Saturday, 22 August 2015

Sholeh Zard - شله زرد - Saffron Rice Pudding

The other day someone asked me how much is saffron and where should one buy it.  Well, not all saffron threads are created equal and choosing the right saffron is very technical, as saffron is a graded product. The standards for each grade of saffron is set by ISO and is based on intensity of colour, flavour and aroma. In short, the highest quality saffron is the Iranian sargol (equivalent to the Spanish coupé) - only the red stigma tips with high concentration of colour and flavour.  Low quality and strength saffron is a mix of red stigma and yellow style.  Saffron threads should not be too old, must be dry and brittle and best kept in an air tight container in the freezer. 


Persians don't use dry saffron threads in cooking.  Saffron threads or ground saffron should be brewed into a deep crimson coloured tea and can be kept in the fridge for a few days.  Personally, I prefer the rustic look of saffron threads in my food.  If you are after an exotic and fragrant rice pudding then this saffron and rosewater rice pudding is a must try.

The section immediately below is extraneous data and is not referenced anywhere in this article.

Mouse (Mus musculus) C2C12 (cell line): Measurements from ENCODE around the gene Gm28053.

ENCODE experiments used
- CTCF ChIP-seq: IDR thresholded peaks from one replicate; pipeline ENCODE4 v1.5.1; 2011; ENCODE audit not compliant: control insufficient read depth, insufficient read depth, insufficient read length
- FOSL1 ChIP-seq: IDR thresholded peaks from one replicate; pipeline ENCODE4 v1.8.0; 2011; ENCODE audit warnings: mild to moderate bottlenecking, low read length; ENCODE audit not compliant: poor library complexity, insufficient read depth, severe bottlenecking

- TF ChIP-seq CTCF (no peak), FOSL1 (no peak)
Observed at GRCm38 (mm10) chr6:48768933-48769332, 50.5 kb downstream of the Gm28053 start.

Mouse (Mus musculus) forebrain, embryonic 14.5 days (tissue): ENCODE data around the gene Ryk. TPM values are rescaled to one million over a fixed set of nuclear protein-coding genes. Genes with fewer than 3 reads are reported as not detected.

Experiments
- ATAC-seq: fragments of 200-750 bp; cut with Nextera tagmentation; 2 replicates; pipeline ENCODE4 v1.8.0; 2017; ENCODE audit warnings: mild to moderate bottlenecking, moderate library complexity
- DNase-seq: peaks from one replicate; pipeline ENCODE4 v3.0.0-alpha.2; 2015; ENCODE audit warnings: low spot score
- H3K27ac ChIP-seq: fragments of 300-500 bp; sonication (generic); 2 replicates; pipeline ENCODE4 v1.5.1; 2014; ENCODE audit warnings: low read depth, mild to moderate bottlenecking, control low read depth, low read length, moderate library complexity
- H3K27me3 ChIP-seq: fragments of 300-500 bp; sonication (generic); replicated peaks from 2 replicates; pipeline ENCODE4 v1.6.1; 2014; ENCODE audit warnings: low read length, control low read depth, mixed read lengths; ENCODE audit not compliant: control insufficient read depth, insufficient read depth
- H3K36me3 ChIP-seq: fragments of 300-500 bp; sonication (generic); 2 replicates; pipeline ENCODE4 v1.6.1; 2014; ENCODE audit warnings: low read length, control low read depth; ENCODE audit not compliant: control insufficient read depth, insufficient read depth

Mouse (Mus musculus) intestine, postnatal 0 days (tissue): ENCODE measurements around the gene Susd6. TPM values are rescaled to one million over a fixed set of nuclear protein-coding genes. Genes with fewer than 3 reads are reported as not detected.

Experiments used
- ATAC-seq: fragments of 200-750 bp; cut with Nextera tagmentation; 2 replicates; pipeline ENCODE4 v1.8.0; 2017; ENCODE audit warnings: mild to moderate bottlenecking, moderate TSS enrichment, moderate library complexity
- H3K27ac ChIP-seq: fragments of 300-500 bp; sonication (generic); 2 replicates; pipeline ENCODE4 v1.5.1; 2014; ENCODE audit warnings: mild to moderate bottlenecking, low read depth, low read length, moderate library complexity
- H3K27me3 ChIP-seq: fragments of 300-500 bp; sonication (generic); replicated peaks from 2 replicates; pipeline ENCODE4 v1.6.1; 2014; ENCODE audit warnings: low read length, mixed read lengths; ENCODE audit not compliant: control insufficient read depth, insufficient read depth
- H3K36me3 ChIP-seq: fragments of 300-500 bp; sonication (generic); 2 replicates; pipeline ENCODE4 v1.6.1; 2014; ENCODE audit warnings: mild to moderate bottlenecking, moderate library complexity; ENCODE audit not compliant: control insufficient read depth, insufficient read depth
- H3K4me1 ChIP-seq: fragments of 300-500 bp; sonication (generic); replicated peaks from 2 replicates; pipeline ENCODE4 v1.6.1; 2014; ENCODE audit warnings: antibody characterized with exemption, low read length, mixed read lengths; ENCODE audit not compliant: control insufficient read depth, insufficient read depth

Ingredients:

1 Cup Sushi or Arborio rice, soaked overnight
6-8 Cups water
1/2 Cups Slivered Almonds, soaked for a few hours 
1 - 1.5 Cups sugar
3-4 tablespoons brewed saffron
1/4 Cup Rosewater
75g Butter
Cinnamon and extra almonds for serving

  1. In a large pot, add the rice, water, half of brewed saffron and bring to a boil.
  2. Simmer on low heat, until the rice grains completely break into pieces and when tasted, it should be very creamy.
  3. Add the almond pieces and keep simmering until the pudding starts to thicken.
  4. Add more water if the pudding is not very smooth and creamy.
  5. Add the rosewater, saffron, butter and sugar.
  6. Simmer for about 10 minutes or until the sugar is completely dissolved.
  7. Serve with cinnamon and chopped almonds and pistachios.
Traditionally, this pudding is served warm.  It thickens when cold and some people love it cold.



Saturday, 8 August 2015

Fesenjoon - فسنجان - Walnut and Pomegranate Duck